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Important Facts for Trichloroethylene in Community Drinking Water Systems


The distribution of trichloroethylene in drinking water by community water system, population served, and year


The distribution of trichloroethylene in drinking water by community water system, population served, and year


Not applicable

Why Is This Important?

Trichloroethylene (TCE) is a chemical used primarily as an industrial degreaser and solvent. It is a nonflammable colorless liquid with a sweet odor similar to ether or chloroform. Drinking or breathing high levels of trichloroethylene may cause nervous system effects, liver and lung damage, abnormal heartbeat, coma, and possibly death. Inhalation is the most common exposure route. Volatilization from contaminated water (e.g., while showering) as well as the use of household products containing this solvent can result in indoor concentrations that are elevated above outdoor air concentrations. Because of its moderate water solubility, trichloroethylene in soil has the potential to migrate into groundwater, primarily from leaching from waste disposal sites. The Federal Agency for Toxic Substances Disease Registry (ATSDR) has reported that trichloroethylene is the most frequently reported organic contaminant in groundwater. ATSDR estimates that between 9 and 34 percent of drinking water supply sources have some trichloroethylene contamination but that most municipal water supplies are in compliance with the federal maximum contaminant level of 5 g/L.

How Are We Doing?

In order to determine the quality of water provided by community water supplies in New Jersey, the U.S Environmental Protection Agency (EPA) and the New Jersey Department of Environmental Protection (NJDEP) require mandatory, regular monitoring of treated water delivered to the public. Test results are compared to standards for drinking water quality called maximum Contaminant Levels (MCLs), the maximum permissible level of a contaminant in public drinking water based on information on health effects, treatment, analytical methods and contaminant occurrence. A complete list of the regulated contaminants and the maximum permissible concentrations allowed in drinking water are listed on NJDEP's website at: [] In New Jersey between 2010 and 2019, the mean TCE concentration across all community water systems did not exceed the federal MCL of 5 parts per billion and rarely exceeded the state MCL of 1 part per billion.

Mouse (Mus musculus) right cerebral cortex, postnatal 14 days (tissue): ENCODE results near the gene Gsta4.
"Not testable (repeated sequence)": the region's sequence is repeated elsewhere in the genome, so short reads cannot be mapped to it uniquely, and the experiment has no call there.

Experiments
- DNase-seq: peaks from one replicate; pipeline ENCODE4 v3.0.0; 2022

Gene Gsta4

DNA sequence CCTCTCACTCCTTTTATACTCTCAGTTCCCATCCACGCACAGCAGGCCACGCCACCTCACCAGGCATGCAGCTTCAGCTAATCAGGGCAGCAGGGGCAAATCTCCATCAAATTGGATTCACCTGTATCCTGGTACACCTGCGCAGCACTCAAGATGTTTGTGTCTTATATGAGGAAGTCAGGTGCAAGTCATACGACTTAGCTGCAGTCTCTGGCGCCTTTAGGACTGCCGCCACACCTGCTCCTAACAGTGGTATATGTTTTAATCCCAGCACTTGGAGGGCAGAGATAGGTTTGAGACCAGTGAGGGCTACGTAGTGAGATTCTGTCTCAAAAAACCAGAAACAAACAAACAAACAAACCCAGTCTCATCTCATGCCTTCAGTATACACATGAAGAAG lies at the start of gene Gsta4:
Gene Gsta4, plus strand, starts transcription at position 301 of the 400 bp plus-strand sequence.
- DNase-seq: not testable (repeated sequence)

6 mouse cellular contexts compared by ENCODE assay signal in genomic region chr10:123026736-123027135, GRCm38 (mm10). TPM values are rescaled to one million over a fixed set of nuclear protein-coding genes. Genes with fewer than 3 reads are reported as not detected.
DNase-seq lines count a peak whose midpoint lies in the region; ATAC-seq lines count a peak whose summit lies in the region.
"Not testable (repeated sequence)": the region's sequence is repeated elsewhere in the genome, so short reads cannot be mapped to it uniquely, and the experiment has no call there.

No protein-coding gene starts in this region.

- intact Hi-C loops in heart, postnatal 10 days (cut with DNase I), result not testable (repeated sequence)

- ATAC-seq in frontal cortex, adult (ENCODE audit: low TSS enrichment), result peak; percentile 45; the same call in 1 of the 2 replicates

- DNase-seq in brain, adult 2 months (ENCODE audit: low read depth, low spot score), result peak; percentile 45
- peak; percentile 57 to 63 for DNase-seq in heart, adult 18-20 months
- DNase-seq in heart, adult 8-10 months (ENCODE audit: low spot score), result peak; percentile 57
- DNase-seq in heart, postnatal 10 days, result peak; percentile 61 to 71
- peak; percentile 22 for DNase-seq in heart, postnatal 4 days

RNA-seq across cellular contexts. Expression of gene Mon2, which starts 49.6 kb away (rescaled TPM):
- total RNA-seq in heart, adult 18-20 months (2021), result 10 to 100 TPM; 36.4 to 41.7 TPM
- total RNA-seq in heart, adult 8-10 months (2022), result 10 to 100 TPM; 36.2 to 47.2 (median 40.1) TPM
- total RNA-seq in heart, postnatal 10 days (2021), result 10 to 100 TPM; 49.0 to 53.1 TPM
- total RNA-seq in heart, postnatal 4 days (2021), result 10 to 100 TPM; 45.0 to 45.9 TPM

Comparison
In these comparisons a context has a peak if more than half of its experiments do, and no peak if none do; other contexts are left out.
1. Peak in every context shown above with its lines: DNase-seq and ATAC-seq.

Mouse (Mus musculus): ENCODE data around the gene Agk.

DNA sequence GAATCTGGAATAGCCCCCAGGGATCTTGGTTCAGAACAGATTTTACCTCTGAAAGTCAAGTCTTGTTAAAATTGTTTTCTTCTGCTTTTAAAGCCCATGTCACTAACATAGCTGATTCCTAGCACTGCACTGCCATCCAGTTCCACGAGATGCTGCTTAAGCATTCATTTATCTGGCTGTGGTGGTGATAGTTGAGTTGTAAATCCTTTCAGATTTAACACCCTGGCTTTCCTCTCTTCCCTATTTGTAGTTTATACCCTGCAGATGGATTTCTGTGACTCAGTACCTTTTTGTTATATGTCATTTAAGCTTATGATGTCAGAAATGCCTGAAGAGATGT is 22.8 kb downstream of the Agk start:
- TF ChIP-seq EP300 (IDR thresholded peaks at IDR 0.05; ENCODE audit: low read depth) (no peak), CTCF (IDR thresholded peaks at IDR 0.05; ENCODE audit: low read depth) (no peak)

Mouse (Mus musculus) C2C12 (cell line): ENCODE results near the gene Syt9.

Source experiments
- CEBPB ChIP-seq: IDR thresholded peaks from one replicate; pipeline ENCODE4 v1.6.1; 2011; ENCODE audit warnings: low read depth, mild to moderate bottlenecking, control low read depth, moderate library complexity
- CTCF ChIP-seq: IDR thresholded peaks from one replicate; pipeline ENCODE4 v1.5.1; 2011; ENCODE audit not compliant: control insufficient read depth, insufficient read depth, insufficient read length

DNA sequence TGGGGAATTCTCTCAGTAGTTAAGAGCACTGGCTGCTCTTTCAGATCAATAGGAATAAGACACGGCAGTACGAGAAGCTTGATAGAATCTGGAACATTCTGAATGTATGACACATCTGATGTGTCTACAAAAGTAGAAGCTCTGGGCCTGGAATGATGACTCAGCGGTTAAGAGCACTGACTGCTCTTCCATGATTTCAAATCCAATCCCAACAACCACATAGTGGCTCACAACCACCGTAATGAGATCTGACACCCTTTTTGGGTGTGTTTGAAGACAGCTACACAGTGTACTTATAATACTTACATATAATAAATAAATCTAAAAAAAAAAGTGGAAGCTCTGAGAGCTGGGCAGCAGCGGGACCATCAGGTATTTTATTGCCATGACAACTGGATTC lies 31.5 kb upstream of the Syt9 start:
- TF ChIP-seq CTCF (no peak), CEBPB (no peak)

What Is Being Done?

Public water suppliers are required by law to monitor for regulated contaminants based on type of water system and water source, and ensure the water meets state and federal Maximum Contaminant Levels (MCLs). The test results are sent to the NJDEP. If the level of any regulated contaminant is above the MCL, additional samples are taken to confirm that a problem exists. The supplier of that water is then required to eliminate the problem by changing to another water source or by improving water treatment. The NJDEP inspects community drinking water systems and evaluates their monitoring reports for compliance with the standards. Noncompliance with a standard can result in a violation. NJDEP works with systems to ensure they notify the public and return to compliance. The U.S. EPA has set a maximum contaminant level (MCL) for trichloroethylene in drinking water at 0.005 milligrams per liter (0.005 mg/L) or 5 parts of TCE per billion parts water. New Jersey has set the MCL lower (0.001 mg/l) for community water systems throughout the state.
The information provided above is from the Department of Health's NJSHAD web site ( The information published on this website may be reproduced without permission. Please use the following citation: " Retrieved Sat, 11 July 2020 20:19:19 from Department of Health, New Jersey State Health Assessment Data Web site: ".

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